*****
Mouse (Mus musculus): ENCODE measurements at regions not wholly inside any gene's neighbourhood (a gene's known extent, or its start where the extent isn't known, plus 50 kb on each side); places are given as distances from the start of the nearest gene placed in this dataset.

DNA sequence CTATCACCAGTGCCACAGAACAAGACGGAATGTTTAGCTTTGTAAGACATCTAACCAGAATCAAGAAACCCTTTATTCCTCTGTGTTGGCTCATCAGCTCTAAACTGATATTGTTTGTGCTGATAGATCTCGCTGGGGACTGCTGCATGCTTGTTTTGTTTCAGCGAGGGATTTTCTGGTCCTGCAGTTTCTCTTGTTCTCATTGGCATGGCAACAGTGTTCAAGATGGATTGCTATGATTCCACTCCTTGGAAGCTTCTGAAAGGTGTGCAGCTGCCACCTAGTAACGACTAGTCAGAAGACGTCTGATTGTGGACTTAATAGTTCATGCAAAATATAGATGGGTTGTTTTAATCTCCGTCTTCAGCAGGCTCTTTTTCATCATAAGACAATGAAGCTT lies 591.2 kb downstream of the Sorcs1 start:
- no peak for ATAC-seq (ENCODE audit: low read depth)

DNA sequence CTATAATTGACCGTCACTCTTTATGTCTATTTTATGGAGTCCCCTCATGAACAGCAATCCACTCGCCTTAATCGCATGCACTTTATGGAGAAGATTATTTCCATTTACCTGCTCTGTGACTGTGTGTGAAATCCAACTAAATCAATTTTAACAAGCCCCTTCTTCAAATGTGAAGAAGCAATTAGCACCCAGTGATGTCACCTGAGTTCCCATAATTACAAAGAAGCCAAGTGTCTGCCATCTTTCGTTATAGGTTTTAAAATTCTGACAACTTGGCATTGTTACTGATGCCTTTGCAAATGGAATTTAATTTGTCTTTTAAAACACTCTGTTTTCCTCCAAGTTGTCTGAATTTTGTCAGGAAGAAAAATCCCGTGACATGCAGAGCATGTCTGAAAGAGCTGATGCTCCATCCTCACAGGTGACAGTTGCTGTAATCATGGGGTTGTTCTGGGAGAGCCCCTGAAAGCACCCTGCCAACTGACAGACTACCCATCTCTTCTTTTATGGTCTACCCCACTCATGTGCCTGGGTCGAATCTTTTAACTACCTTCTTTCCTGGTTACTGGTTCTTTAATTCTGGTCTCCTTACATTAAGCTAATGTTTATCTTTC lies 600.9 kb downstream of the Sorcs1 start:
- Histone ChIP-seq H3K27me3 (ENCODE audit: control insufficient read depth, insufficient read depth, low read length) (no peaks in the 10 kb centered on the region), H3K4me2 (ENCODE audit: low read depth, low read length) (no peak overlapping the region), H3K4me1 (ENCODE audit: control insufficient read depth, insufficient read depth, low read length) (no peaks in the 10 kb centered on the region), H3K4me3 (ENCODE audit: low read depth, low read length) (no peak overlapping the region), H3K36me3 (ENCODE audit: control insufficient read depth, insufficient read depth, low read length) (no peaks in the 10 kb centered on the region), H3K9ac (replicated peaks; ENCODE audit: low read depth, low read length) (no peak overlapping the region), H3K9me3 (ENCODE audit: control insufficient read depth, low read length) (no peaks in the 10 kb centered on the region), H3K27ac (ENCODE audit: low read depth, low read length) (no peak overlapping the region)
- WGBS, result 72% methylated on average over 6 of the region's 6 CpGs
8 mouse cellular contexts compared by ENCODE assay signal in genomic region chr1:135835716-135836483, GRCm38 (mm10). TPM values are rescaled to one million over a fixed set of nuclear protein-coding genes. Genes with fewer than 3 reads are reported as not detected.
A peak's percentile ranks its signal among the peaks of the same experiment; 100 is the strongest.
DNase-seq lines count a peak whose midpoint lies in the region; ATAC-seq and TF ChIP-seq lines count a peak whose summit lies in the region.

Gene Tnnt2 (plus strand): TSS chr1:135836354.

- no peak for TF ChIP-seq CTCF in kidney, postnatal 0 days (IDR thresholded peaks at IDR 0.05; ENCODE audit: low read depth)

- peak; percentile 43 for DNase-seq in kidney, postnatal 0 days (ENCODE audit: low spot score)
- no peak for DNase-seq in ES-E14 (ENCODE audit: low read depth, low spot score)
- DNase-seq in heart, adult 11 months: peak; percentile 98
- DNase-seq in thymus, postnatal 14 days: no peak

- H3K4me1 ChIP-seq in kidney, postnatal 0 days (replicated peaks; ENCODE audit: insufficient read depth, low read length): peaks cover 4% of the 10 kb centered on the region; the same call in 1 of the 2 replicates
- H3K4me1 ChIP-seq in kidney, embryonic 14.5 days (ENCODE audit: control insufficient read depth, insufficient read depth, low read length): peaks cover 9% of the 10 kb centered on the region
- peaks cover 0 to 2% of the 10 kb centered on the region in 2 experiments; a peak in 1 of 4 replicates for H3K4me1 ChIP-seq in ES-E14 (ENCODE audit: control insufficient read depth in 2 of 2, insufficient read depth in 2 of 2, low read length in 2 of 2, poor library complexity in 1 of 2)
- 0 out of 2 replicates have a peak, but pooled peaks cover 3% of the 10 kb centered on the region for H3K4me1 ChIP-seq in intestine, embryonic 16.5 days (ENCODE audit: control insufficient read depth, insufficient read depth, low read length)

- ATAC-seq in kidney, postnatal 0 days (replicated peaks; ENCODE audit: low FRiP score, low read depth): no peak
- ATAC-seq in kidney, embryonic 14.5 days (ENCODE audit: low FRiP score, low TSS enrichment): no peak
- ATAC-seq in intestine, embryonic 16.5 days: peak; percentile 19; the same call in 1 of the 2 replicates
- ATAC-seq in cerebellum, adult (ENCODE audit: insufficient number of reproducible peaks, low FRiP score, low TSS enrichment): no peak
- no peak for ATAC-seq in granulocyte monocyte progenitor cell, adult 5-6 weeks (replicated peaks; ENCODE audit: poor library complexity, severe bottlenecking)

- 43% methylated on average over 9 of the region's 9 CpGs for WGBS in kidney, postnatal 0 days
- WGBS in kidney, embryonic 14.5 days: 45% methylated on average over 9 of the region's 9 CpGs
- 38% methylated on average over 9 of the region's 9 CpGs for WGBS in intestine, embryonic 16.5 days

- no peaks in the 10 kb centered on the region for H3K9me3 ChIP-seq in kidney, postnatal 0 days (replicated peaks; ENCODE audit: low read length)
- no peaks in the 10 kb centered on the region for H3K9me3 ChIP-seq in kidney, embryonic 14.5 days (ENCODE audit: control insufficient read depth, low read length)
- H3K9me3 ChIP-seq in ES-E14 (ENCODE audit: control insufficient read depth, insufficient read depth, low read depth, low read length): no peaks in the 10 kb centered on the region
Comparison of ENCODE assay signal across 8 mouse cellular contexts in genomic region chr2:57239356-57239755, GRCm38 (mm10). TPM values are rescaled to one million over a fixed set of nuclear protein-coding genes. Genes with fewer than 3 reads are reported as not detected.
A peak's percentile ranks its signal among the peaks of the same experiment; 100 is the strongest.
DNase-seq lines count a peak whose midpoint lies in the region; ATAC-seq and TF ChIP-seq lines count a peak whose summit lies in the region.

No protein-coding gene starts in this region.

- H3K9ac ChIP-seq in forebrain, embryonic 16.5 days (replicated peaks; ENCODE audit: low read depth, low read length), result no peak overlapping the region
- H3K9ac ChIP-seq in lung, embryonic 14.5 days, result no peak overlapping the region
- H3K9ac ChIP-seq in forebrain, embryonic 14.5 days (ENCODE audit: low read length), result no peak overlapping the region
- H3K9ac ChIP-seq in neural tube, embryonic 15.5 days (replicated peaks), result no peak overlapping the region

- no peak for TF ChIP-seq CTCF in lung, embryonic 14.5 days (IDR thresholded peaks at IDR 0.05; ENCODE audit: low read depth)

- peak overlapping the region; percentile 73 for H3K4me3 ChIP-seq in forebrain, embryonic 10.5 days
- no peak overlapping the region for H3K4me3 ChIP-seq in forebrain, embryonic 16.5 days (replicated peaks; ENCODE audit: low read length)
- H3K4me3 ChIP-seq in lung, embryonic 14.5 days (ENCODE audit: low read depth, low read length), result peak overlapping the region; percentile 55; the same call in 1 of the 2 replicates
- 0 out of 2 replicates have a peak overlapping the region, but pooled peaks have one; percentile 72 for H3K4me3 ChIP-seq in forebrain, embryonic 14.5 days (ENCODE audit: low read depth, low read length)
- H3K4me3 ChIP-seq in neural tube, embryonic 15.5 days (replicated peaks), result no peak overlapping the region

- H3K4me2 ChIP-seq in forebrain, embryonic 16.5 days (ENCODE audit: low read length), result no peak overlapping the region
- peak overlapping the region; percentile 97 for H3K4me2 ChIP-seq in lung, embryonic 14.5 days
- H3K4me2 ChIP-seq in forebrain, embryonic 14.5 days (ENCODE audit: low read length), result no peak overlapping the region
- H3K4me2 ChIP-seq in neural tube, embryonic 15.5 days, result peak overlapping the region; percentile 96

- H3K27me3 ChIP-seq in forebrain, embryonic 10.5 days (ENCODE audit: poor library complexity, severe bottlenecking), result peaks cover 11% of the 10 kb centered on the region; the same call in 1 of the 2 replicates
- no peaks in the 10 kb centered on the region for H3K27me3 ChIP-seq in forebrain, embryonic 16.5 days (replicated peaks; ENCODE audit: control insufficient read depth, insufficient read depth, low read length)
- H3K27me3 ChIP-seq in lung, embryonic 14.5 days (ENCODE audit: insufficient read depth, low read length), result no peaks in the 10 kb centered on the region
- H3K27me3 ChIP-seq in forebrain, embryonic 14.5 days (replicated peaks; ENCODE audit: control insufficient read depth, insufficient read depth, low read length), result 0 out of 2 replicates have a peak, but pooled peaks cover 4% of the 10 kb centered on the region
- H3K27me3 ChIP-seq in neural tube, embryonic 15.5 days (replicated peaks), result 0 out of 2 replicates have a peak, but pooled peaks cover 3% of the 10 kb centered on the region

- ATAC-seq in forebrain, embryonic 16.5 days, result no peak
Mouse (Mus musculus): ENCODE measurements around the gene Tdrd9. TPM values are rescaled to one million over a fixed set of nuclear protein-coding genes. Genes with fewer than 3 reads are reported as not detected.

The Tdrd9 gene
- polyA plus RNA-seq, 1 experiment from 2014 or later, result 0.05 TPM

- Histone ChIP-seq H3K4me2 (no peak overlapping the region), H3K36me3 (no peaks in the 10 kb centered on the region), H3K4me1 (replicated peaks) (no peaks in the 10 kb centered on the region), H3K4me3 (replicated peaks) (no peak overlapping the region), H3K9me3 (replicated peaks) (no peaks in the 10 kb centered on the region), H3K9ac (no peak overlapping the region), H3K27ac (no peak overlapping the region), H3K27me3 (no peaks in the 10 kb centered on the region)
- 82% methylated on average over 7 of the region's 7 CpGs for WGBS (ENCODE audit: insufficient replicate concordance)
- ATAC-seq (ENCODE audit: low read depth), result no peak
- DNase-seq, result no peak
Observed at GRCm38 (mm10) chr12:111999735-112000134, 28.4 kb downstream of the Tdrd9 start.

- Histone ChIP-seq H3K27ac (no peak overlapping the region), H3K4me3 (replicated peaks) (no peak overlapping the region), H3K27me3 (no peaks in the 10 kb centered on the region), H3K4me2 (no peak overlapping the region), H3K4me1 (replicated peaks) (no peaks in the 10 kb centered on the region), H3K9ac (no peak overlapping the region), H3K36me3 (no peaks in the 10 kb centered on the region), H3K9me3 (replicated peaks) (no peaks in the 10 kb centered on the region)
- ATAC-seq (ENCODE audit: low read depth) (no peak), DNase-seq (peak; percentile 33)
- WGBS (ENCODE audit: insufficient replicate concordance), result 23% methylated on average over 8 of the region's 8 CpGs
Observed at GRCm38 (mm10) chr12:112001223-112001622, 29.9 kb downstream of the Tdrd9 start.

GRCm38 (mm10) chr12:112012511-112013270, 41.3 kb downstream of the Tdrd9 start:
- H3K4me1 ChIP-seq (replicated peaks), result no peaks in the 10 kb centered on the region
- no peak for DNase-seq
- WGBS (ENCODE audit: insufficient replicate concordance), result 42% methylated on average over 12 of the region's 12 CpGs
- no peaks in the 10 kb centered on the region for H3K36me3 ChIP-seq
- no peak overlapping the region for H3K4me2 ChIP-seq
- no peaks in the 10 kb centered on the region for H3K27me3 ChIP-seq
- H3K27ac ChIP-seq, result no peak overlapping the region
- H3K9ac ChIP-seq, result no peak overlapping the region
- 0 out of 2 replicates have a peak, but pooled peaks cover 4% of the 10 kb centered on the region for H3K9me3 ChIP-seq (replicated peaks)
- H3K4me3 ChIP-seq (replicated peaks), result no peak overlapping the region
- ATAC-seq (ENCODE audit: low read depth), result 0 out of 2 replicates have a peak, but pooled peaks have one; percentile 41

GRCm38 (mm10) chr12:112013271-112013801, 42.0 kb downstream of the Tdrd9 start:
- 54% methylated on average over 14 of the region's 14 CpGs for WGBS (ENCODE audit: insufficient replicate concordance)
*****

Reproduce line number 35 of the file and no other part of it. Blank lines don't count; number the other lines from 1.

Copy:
- H3K9ac ChIP-seq in forebrain, embryonic 16.5 days (replicated peaks; ENCODE audit: low read depth, low read length), result no peak overlapping the region